Final Four: Michigan State 82, UConn 72
By Nancy Armour
DETROIT ó As his Michigan State teammates hustled downcourt, Kalin Lucas looked around at a stadium ablaze in green and white, turned on his megawatt smile and raised both his arms.
No worries, he seemed to be saying, we’ve got you.
Carrying an entire state knocked down by the economic crisis is a lot to ask of a group of college kids, but the Spartans are proving they’re more than up to the task.
“It means so much, so much,” said Magic Johnson, who sat just a few rows behind the Michigan State bench Saturday night. “It’s been all bad news the last couple of years.”
It’s nothing but good news now. Lucas scored 21 points, Raymar Morgan broke out of his late-season slump with 18 and nine rebounds, and the smaller Spartans ran roughshod over Hasheem Thabeet and Connecticut in an 82-73 upset in the Final Four on Saturday night.
The Spartans (31-6) now will play the winner of Villanova-North Carolina for the NCAA title Monday night, giving the city and state at least two more days to forget all the bad news and revel in their Spartans’ success.
It’s Michigan State’s first appearance in the title game since 2000, when the Spartans won their second title.
“One thing we talked about is bringing hope to the city for a whole weekend,” said Travis Walton, who dished out eight assists. “People forgetting about their problems, forgetting about what they’re going through, just focusing on us and focusing on Michigan State.
“From the moment we were on that court and we won that game, people didn’t think about what they was going through outside of this. They was just happy that we won and they can continue to cheer for us on Monday.”
How’s this for some karma? Johnson, Spartan-in-chief since leading Michigan State to its first title in 1979, will present the game ball before Monday’s title game along with Larry Bird.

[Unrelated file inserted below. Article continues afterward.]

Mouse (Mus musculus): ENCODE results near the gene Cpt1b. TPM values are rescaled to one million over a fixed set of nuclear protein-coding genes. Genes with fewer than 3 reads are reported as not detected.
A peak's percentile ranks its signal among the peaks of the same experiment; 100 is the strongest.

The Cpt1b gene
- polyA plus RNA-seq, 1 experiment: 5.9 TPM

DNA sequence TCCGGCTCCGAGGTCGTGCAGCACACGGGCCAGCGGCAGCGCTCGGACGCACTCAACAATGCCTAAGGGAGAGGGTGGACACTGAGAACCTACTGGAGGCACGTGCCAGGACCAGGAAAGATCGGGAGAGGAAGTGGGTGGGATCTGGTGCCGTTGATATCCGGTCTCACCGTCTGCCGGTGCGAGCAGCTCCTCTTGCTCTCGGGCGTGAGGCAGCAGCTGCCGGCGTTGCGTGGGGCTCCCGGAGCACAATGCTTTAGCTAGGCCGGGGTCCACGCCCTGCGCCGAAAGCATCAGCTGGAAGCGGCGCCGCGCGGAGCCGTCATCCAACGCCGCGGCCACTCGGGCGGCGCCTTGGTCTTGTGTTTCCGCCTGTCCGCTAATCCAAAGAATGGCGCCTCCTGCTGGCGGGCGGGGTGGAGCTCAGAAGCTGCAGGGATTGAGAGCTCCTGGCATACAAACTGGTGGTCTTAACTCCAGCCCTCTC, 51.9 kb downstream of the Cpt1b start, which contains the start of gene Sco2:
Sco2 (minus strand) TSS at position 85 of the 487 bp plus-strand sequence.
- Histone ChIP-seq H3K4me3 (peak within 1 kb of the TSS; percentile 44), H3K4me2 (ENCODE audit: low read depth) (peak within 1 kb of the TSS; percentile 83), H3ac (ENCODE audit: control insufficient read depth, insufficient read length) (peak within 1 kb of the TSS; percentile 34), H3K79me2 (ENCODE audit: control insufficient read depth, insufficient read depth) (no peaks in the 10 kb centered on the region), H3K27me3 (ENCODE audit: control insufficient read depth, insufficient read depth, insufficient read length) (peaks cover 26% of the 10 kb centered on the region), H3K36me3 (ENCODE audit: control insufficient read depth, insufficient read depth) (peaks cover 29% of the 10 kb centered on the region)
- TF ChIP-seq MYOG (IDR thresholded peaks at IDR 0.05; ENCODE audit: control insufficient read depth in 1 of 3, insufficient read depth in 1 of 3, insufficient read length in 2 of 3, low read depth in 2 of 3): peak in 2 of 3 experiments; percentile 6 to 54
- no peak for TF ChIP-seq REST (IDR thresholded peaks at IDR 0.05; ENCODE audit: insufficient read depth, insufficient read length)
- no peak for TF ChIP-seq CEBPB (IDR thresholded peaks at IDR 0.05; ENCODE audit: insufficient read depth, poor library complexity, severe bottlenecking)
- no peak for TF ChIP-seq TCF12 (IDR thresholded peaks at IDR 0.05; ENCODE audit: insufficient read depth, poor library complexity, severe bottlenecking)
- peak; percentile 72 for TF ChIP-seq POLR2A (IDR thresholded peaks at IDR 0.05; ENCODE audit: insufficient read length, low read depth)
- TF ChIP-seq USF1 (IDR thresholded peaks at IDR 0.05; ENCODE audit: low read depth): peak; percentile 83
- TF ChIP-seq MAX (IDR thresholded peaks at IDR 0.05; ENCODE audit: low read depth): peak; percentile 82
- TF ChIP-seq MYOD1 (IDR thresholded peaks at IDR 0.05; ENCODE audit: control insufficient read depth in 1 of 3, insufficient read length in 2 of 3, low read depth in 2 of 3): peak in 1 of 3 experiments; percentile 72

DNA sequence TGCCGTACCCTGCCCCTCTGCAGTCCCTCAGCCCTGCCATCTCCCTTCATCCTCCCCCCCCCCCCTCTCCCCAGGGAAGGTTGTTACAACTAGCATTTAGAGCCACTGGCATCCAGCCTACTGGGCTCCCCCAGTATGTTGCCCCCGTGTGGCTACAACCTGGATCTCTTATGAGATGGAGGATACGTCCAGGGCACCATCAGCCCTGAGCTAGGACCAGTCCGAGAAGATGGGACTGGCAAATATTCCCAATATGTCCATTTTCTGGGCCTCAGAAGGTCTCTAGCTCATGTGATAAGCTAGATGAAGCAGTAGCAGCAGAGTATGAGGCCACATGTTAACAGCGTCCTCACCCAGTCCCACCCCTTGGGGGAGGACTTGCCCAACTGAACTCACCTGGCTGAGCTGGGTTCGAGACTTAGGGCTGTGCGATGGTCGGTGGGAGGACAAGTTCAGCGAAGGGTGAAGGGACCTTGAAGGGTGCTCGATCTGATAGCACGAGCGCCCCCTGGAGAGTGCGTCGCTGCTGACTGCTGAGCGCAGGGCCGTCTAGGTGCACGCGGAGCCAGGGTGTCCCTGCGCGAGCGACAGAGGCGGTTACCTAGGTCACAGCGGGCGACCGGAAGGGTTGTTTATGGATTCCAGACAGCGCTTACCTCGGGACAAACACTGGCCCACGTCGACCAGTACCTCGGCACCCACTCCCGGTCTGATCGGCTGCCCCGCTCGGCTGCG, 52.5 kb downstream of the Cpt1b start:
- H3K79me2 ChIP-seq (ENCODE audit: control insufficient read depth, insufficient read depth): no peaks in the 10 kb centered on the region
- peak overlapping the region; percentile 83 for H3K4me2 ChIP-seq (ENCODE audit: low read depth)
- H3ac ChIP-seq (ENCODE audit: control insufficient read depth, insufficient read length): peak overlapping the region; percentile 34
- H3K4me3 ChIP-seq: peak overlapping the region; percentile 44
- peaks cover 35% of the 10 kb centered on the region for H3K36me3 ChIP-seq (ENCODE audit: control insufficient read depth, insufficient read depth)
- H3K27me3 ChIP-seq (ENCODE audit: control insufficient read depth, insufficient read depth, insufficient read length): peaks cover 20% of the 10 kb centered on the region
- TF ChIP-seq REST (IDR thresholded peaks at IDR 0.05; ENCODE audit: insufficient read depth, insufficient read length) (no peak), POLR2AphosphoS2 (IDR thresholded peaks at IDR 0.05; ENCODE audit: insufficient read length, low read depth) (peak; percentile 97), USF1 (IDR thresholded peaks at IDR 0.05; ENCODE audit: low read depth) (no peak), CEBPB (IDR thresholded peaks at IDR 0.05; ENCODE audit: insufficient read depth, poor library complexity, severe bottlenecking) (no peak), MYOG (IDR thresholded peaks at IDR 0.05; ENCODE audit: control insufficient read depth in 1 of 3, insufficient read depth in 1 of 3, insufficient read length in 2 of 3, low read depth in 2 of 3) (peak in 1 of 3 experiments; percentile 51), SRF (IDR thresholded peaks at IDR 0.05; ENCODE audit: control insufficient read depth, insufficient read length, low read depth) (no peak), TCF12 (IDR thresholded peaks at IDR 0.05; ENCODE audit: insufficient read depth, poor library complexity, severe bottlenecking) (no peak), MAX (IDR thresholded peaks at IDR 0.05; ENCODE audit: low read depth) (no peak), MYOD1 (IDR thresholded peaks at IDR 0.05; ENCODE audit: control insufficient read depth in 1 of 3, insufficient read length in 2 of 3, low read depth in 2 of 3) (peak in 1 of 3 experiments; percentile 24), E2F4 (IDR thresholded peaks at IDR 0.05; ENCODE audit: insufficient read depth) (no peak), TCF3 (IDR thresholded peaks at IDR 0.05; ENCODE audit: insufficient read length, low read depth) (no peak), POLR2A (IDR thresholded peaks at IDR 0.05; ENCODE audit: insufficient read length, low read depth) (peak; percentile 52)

“I hope we were a ray of sunshine, a distraction for them, a diversion, anything else we can be,” coach Tom Izzo said. “We’re not done yet, so hopefully we can continue to make them feel a little better and us feel a lot better.”
The loss snapped Calhoun and Connecticut’s perfect run in the Final Four. They’d made it twice before ó 1999 and 2004 ó and went on to win the title each time.
UConn cut an 11-point deficit to 4 in 49 seconds, getting within 3 with a minute to go. But the outcome was never really in doubt. Durrell Summers, a Detroit native who experienced firsthand the hardships his city and state are enduring when both parents were laid off, converted a three-point play to put the game out of reach.
Flashbulbs popped throughout the arena as the final seconds ticked down. After huddling at midcourt, the Spartans walked to the edge of the floor and saluted the Final Four-record crowd of 72,456, about two-thirds of which was pulling for Michigan State.
“It was a memorable game that I won’t forget,” Izzo said. “Except we’ve got another one.”
The UConn players walked slowly off the court, looking shell-shocked that their season had ended. Thabeet left with a towel draped over his face.
“I’ve got a lot of kids in there crying right now,” Calhoun said. “But they had a great season. It hasn’t been that easy to stay focused the past few weeks. But I give (Izzo) a great deal of credit.”
This was supposed to be a battle of big men.
UConn’s Thabeet had been a one-man swat team, averaging a double-double and winning defensive player of the year in the burly Big East for a second straight year. Michigan State’s Goran Suton led the equally gritty Big Ten in rebounding and had averaged a double-double in the NCAA tournament.
But the matchup never developed.
The Spartans are veterans of the down-and-dirty Big Ten, but they can run some, too, and Izzo made no secret of his plan to use their speed to keep Thabeet out of his comfort zone.
Thabeet led the Huskies with 17 points and six rebounds, but it was the quietest 17 points anyone’s ever had. He looked gassed from the opening tipoff, leaning over, tugging on his shorts and gasping for air not even six minutes into the game. Aside from the first few possessions of the second half, he actually looked lost down low.
Or as lost as a 7-foot-3 guy can look.
“This ended up being who made the small plays made the big difference,” Calhoun said.